The Positive Effect Of Alcohol In The Brain

Effect Of Alcohol

What is the effect of alcohol on the brain?

Effect Of Alcohol

In most cases, excessive alcohol intake has several negative effects on the body. Drinking too much alcohol can impair the nervous system.

It can also deteriorate cognitive and motor functioning.

The common effect of alcohol may involve decreased reaction time, impaired memory, blurred vision, and difficulty walking.

These manifestations are immediate and usually stop when a person stops drinking.

However, the effect of alcohol can be varied if a person drinks heavily for a long period of time.

But one research found the benefits of drinking a certain amount of alcohol. In fact, alcohol acts as a sweeper in washing the toxins out of the brain.

The researchers monitored the effect of alcohol intake in mice. They gave the mice varied amount of alcohol.

The result suggests that a regulated amount of alcohol intake refreshes the brain.

But how much is the regulated amount?

The finding suggests that drinking around 2.5 “standard drinks” a day is good. This low dosage may be instrumental in removing waste in the brain that may contribute to the development of Alzheimer’s disease.

Dr. Maiken Nedergaard, the first author of the study discussed the result. “… in this study we have shown for the first time that low doses of alcohol are potentially beneficial to brain health, namely it improves the brain’s ability to remove waste,” Nedergaard concluded.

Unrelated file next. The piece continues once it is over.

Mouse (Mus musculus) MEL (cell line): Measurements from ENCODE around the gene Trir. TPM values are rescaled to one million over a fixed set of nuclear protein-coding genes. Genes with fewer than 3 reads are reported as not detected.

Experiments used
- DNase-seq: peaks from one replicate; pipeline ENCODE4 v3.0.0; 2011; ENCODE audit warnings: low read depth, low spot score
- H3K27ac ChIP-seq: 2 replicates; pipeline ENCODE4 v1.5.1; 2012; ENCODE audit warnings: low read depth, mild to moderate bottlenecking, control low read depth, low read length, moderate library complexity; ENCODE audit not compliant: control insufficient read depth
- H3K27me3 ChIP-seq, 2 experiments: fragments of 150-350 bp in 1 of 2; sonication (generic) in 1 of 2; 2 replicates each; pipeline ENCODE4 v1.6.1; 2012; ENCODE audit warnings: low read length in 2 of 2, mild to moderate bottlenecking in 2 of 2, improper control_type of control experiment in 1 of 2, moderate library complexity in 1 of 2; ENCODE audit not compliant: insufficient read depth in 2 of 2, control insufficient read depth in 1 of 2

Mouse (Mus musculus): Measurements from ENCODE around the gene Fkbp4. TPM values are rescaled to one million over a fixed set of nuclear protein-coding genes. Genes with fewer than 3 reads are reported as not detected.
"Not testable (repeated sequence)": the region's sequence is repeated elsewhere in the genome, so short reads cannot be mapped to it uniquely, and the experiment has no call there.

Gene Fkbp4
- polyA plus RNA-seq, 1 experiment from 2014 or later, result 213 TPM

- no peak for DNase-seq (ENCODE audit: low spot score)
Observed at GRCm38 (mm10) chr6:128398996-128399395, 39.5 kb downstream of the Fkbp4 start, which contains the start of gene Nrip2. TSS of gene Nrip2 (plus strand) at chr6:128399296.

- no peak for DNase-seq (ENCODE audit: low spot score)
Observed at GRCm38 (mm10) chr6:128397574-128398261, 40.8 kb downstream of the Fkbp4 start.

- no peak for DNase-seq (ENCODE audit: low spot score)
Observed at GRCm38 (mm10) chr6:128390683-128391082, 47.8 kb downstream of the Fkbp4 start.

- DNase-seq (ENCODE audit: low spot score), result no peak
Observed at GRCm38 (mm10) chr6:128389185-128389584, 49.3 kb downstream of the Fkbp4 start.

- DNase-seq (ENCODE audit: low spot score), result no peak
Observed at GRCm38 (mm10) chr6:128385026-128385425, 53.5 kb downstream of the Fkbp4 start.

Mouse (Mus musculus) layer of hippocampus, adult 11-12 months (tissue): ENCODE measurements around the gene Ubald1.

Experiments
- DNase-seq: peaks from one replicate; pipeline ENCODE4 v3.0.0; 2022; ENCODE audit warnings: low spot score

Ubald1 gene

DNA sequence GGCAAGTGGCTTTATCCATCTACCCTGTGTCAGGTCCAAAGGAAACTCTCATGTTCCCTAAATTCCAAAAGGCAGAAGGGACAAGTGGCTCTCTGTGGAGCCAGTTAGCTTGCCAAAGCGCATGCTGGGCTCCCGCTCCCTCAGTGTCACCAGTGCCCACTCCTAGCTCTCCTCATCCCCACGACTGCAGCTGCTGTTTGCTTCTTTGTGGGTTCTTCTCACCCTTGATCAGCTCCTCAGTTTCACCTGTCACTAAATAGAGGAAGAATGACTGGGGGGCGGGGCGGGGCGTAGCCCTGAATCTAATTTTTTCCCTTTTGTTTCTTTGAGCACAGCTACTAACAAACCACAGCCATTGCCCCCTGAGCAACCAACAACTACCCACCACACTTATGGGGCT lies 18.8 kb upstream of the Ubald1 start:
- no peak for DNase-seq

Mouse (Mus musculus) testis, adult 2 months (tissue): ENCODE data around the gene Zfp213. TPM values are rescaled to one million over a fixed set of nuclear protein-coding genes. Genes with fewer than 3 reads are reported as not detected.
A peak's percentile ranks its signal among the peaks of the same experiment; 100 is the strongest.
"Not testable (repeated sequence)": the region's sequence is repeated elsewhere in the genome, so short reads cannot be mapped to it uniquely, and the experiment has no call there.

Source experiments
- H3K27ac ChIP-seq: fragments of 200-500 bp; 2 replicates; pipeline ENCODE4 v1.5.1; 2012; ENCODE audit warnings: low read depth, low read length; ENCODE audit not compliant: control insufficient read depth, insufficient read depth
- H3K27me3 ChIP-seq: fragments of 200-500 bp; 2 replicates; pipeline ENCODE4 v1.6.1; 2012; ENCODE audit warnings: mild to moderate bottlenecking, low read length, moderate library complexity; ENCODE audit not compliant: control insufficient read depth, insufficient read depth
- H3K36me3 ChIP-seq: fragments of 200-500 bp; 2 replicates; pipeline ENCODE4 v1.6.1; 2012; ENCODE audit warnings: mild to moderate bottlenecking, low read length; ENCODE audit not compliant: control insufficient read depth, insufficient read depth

This study may contradict and support previous findings. Excessive and prolonged alcohol consumption may be detrimental to the body. But a regulated amount can be beneficial.

“Studies have shown that low-to-moderate alcohol intake is associated with a lesser risk of dementia, while heavy drinking for many years confers an increased risk of cognitive decline,” Nedergaard added.

Like any good stuff, alcohol is detrimental if used excessively. But if you drink moderately, the effect of alcohol in the brain can be positive.

I’m a licensed psychometrician, author, and blogger. I’m currently working as a University instructor teaching psychology. I love writing and doing psychological research.

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